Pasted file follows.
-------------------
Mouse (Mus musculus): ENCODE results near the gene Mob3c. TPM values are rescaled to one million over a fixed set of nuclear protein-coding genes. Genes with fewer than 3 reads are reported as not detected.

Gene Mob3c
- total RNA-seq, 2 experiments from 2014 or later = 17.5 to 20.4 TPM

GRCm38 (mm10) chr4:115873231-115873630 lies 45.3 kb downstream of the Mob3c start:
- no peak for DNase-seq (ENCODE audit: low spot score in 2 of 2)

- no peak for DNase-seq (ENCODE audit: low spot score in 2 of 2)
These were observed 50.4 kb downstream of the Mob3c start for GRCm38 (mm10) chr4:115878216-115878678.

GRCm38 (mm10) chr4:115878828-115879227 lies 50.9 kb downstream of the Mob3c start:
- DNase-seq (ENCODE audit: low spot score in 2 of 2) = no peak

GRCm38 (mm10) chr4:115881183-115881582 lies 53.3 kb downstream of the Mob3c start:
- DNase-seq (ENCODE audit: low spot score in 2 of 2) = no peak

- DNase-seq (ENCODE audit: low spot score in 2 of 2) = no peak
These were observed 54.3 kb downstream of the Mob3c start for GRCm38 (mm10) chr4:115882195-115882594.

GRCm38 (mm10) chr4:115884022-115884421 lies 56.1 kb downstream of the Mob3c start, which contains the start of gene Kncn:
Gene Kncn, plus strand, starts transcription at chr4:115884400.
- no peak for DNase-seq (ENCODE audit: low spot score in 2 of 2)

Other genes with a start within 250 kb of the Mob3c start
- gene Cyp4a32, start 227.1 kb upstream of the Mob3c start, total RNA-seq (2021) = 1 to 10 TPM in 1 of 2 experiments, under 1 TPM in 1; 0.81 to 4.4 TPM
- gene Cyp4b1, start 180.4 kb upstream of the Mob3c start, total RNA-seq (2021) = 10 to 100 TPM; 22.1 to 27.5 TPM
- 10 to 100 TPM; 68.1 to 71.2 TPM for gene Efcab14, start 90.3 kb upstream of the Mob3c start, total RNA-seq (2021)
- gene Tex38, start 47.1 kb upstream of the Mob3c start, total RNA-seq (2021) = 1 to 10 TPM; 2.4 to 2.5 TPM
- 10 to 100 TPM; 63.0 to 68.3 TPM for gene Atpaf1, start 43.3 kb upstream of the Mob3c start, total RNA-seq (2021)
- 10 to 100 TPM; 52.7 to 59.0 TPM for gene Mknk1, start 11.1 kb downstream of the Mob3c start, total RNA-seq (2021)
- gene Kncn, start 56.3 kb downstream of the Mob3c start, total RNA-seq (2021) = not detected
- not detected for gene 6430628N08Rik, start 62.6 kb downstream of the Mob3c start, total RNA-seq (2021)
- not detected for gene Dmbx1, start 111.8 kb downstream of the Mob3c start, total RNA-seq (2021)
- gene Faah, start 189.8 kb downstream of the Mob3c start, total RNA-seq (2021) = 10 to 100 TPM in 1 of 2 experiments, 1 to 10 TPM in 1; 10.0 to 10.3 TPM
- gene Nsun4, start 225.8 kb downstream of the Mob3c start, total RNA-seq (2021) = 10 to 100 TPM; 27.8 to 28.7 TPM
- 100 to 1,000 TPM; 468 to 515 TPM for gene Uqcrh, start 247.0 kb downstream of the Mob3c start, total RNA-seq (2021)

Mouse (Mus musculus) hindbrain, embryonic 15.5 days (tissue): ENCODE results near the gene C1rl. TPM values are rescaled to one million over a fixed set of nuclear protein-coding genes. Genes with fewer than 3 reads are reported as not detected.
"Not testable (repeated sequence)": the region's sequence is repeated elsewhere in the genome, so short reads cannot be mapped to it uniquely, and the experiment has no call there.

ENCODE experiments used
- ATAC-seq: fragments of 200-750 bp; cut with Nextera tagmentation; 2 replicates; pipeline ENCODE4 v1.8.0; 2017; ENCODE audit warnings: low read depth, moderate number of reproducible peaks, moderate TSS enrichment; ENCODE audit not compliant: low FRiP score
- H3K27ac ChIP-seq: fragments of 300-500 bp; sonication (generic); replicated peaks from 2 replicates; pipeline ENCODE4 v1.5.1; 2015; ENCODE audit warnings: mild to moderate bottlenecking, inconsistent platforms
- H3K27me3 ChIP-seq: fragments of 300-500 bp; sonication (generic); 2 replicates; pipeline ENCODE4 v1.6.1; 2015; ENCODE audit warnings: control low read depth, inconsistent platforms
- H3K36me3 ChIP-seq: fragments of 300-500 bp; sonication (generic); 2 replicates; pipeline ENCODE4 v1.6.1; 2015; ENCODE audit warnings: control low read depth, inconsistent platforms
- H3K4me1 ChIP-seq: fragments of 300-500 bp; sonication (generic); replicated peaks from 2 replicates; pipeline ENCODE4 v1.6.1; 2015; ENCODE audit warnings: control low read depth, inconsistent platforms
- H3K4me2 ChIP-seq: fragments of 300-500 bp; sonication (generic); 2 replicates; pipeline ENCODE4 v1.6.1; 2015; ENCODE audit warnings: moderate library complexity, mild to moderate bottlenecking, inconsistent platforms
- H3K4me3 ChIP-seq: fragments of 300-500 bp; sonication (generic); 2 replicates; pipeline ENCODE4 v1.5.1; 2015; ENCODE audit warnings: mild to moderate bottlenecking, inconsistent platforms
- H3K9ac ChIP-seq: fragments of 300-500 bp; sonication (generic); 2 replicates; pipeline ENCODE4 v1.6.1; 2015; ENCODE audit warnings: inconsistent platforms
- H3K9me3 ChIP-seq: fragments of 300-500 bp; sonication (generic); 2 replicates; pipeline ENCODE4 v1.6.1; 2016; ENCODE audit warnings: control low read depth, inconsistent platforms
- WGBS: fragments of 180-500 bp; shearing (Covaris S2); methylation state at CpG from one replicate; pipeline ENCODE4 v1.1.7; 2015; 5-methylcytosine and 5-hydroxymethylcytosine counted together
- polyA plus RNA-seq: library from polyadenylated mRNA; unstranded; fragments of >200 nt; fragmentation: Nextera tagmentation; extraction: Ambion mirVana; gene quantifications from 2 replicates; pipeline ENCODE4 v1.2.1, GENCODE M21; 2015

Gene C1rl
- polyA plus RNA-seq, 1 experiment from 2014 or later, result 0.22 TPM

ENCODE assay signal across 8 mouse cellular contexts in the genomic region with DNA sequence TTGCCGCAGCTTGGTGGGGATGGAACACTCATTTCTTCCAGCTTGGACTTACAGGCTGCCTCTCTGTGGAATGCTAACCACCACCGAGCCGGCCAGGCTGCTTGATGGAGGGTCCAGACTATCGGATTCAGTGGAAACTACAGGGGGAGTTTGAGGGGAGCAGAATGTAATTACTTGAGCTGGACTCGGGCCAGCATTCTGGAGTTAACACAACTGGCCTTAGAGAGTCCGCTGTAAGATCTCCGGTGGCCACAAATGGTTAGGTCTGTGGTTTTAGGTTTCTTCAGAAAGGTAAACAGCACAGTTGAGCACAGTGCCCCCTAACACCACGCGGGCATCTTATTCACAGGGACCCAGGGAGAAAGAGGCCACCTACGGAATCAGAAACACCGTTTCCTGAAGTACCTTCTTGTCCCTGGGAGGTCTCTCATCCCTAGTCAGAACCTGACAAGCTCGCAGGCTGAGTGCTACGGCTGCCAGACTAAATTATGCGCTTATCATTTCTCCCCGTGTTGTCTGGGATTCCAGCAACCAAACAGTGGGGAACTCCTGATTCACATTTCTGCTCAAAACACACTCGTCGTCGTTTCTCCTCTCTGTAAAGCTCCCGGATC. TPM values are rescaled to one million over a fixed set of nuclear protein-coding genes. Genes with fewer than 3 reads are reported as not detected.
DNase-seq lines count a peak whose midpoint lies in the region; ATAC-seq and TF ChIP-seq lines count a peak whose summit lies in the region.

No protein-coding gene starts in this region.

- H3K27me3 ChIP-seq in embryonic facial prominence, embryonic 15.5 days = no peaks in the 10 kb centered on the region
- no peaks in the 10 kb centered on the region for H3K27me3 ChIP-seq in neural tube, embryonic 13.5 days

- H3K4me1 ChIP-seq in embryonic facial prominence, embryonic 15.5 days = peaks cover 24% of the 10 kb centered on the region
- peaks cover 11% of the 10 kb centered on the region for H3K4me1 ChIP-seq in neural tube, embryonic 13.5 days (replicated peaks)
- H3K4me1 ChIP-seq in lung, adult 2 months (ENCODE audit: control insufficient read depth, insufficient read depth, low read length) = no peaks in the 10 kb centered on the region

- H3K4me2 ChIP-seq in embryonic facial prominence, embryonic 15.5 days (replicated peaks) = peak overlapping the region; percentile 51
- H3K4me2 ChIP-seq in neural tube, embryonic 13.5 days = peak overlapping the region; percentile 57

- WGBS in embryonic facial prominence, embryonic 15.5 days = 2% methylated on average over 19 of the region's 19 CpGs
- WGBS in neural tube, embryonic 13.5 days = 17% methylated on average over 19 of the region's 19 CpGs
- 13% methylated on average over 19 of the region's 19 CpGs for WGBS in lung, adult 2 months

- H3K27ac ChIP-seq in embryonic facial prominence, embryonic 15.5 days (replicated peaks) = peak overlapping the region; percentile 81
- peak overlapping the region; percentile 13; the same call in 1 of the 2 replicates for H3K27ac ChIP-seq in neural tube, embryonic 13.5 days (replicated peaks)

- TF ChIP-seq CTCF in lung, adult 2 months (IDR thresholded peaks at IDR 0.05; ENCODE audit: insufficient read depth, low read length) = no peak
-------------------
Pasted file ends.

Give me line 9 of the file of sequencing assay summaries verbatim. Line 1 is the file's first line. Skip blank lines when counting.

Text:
- DNase-seq (ENCODE audit: low spot score in 2 of 2) = no peak